So, this post is about cognitive horsepower. Rev your engines folks - turns out we're not just sitting on horsepower - we've got cognitive horsepower too! And it will lead us to great things if we can figure out how to properly harness it!
The brain's prefrontal cortex is the center of the working memory and attention. It's a flexible mental notepad. It holds information in the mind while you are doing other things at the same time. Like remembering to turn left at C at the same time that you remember your trainer's instructions to keep your horse forward and soft and your shoulders back, chest lifted, hands still... Does the prefrontal cortex fail us sometimes? Yep. And that's when we turn right at C instead of left. And the judge blows the whistle and says, "you were supposed to turn left." And you say, "didn't I?" It happens to the best of the best - at the biggest competitions of their lives. Just watch this video.
2000 Athens Olympics
David O'Connor's gold medal winning show jumping round.
Skip to 3:50 for the start of David's ride.
We all remember that DOC won the gold medal - but he very nearly lost it! We'll never know exactly why his prefrontal cortex failed him in that crucial moment between fence 6 and 7, but scientific research can give us a pretty good idea. Basically, there is only so much multi-tasking the prefrontal cortex can handle at a time. Beyond that and things that you are not directly attending to start disappearing. And here's the kicker - anxiety and worry take up massive amounts of attention. And when you're attending to your anxiety and worry, things you need to know to perform (like turning left or right at C) are not immediately available to your working memory. This is also why students bomb math tests or choke in the SAT and why politicians flub simple answers in high-pressure debates. The key to success in these situations is that you must turn your attention to what is important - and away from what is not: worry and anxiety.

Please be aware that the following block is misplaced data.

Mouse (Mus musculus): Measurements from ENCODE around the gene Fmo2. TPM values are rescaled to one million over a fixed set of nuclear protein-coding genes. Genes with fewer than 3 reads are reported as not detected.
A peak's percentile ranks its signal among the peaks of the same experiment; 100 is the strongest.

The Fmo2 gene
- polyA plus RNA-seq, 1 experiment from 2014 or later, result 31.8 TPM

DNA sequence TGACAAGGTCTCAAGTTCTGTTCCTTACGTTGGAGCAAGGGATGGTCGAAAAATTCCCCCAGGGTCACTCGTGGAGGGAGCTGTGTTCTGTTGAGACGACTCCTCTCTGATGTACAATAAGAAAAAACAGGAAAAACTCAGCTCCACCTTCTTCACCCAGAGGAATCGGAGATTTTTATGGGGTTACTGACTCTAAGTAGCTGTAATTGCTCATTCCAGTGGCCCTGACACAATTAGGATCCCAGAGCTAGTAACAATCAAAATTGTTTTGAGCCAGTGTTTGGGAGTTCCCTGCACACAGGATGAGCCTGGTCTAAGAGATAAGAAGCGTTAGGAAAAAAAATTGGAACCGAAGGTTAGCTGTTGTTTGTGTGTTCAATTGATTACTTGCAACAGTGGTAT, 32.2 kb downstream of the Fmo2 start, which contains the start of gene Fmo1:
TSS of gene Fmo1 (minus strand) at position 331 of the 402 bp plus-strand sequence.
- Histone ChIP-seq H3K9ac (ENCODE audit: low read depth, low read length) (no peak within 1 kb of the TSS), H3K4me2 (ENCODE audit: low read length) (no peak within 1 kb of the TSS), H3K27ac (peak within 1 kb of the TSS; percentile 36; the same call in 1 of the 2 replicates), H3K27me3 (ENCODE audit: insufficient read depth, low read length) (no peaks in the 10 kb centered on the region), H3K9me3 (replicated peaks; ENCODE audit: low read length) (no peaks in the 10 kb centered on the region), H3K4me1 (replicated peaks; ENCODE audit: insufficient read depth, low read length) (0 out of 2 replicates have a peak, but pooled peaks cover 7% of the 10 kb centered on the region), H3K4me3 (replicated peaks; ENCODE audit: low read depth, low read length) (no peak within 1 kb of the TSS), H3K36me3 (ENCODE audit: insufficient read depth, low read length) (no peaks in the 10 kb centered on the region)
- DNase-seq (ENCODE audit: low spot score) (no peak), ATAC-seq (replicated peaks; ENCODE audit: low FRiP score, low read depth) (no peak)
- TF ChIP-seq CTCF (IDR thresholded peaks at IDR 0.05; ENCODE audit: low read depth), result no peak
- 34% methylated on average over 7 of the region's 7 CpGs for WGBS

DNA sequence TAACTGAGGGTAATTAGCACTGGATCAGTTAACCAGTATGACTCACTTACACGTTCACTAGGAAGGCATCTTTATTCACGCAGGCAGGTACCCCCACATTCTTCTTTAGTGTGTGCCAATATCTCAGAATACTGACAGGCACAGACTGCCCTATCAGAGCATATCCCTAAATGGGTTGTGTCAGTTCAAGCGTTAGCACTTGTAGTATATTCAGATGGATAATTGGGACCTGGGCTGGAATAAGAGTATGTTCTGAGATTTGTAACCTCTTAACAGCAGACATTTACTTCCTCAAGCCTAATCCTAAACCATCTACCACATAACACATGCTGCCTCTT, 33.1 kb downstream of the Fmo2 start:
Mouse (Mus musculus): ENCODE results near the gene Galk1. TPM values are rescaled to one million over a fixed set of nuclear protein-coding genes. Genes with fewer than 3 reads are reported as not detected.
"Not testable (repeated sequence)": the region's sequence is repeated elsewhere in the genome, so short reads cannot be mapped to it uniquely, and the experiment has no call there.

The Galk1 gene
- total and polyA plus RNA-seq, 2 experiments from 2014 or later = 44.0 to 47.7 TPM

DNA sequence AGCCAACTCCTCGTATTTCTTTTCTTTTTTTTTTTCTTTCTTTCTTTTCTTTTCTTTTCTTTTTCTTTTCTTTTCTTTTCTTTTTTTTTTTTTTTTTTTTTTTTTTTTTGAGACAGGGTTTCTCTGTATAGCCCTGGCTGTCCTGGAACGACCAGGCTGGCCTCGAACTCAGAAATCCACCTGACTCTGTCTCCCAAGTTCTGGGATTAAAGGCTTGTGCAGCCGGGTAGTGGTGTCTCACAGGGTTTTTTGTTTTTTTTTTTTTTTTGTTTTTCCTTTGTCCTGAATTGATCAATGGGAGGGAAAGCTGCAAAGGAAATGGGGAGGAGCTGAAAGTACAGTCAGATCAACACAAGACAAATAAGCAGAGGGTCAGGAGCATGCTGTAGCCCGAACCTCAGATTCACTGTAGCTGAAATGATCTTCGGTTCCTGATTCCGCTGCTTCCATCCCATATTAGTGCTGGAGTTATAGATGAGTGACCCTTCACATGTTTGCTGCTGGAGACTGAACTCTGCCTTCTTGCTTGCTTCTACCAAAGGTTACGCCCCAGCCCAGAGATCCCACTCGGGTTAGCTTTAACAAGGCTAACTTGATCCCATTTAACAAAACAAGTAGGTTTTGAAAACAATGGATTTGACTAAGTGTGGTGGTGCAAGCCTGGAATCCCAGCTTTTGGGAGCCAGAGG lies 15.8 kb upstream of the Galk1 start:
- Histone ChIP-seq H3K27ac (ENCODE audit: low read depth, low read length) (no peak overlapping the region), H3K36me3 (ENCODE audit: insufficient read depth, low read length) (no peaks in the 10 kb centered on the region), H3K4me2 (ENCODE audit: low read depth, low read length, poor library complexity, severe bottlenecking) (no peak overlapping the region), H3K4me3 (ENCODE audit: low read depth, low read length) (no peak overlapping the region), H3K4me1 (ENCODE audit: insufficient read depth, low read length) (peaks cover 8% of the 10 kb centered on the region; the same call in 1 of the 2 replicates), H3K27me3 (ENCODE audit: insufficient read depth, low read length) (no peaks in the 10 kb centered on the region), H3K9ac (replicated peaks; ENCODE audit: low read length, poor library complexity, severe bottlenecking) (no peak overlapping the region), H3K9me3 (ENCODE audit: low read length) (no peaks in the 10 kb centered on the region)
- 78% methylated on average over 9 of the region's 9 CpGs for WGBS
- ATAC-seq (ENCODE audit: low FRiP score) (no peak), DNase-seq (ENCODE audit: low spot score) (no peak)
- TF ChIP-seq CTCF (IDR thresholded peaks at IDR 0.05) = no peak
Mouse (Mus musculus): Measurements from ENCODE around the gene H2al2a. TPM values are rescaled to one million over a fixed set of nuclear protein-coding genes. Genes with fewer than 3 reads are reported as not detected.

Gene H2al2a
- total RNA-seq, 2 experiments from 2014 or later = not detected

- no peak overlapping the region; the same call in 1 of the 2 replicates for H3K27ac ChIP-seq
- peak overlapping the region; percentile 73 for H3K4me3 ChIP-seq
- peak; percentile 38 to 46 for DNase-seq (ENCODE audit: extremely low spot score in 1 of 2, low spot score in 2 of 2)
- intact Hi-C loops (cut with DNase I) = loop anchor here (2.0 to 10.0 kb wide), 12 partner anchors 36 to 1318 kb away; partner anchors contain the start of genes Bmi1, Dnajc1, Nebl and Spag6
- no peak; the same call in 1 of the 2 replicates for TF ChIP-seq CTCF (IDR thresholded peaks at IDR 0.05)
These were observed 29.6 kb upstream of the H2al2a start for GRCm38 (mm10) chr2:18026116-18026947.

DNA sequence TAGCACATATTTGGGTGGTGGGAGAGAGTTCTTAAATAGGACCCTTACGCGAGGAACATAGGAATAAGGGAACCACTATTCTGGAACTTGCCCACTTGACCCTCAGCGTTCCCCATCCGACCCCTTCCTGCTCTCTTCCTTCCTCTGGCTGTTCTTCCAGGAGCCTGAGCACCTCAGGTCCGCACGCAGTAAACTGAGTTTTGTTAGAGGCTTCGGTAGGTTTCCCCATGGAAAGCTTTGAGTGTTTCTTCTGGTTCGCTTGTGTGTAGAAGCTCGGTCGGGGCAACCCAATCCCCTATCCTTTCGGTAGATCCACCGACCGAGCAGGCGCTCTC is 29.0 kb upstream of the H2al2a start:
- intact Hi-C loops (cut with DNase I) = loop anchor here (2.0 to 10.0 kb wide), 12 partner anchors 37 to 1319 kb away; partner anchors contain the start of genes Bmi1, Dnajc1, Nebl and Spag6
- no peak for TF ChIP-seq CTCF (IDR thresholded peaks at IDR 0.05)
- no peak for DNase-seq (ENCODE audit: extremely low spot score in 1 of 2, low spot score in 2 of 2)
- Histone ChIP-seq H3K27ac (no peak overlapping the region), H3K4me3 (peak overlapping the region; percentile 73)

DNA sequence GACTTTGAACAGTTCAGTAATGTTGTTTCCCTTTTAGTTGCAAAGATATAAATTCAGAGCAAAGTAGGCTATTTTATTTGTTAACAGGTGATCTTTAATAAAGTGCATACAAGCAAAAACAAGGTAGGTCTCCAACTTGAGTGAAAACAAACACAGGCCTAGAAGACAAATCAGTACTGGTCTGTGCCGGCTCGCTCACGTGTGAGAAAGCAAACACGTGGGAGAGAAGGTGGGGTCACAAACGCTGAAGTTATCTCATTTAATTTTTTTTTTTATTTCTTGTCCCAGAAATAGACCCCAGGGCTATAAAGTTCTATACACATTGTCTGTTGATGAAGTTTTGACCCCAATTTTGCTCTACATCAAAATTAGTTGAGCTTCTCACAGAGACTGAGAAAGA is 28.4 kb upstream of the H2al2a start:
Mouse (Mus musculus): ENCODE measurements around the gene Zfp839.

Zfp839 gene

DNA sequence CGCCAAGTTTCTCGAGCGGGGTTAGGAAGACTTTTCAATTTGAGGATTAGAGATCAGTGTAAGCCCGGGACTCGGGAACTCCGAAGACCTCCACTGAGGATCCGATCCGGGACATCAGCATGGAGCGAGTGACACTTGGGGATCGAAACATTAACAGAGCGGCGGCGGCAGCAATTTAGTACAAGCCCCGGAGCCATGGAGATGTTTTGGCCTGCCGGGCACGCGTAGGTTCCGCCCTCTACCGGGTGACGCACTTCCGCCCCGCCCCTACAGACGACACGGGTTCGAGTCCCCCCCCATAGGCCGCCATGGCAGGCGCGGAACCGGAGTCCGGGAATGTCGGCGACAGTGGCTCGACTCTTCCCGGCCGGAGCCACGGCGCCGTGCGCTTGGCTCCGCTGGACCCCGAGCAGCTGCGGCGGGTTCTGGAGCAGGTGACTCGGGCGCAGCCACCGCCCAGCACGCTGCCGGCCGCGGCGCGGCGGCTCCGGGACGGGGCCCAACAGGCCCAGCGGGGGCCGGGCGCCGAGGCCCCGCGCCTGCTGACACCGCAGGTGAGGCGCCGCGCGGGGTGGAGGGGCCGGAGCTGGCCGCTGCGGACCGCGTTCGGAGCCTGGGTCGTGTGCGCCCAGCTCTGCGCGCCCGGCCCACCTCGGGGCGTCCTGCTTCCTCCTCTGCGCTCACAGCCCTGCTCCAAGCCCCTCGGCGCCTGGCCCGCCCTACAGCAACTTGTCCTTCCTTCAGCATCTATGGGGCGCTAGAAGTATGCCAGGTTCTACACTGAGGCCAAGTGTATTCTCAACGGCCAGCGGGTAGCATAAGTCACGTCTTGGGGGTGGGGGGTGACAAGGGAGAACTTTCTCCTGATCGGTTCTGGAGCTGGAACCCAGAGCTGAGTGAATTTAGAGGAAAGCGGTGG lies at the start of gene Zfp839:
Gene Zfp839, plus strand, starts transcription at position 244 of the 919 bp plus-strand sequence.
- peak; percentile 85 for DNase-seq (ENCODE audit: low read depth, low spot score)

And, here's where it gets really interesting. Most people assume that worry and anxiety causes high performance athletes to choke. But, research shows this isn't the whole story. Like a football player remembers plays or a figure skater remembers her routine - eventers have test patterns and courses and plans of attack that we must attend to precisely. Working memory. Prefrontal cortex. But there's more to it. High performance athletic skills operate largely outside of the working memory. Expert athletes don't attend to what they are doing - their movements are controlled by other parts of the brain. This is why so many post-game interviews with winning athletes go something along the lines of "I don't know, it just all came together and it was brilliant!" and they really have no memory of what the hell happened at all (this is probably why we really love helmet cams - so we can find out what we just did!).